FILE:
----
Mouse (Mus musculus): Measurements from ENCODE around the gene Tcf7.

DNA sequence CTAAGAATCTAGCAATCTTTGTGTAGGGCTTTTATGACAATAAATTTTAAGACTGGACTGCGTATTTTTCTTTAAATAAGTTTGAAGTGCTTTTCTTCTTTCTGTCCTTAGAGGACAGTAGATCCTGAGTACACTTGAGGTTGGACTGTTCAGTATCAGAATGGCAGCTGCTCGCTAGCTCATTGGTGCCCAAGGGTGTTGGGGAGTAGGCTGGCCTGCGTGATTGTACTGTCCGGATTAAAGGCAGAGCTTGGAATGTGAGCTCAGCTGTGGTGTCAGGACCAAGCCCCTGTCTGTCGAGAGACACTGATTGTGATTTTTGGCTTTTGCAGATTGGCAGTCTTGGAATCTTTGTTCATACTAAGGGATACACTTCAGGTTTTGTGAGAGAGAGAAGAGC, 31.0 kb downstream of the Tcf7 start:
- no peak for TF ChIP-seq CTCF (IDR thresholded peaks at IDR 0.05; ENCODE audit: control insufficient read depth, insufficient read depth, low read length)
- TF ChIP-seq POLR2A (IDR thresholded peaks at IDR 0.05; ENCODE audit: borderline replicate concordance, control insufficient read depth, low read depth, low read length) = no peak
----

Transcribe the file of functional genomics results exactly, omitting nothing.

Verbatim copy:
Mouse (Mus musculus): Measurements from ENCODE around the gene Tcf7.

DNA sequence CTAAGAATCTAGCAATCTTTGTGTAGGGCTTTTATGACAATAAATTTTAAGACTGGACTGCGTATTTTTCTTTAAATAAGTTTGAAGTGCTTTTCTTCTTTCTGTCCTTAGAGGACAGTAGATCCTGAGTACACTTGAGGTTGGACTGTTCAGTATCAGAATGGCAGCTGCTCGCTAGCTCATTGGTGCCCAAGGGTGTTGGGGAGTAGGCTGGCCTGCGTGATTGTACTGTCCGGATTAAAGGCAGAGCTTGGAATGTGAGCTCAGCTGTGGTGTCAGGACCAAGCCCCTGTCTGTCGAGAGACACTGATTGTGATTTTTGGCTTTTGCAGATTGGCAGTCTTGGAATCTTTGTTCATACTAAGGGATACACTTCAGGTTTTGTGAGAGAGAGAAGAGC, 31.0 kb downstream of the Tcf7 start:
- no peak for TF ChIP-seq CTCF (IDR thresholded peaks at IDR 0.05; ENCODE audit: control insufficient read depth, insufficient read depth, low read length)
- TF ChIP-seq POLR2A (IDR thresholded peaks at IDR 0.05; ENCODE audit: borderline replicate concordance, control insufficient read depth, low read depth, low read length) = no peak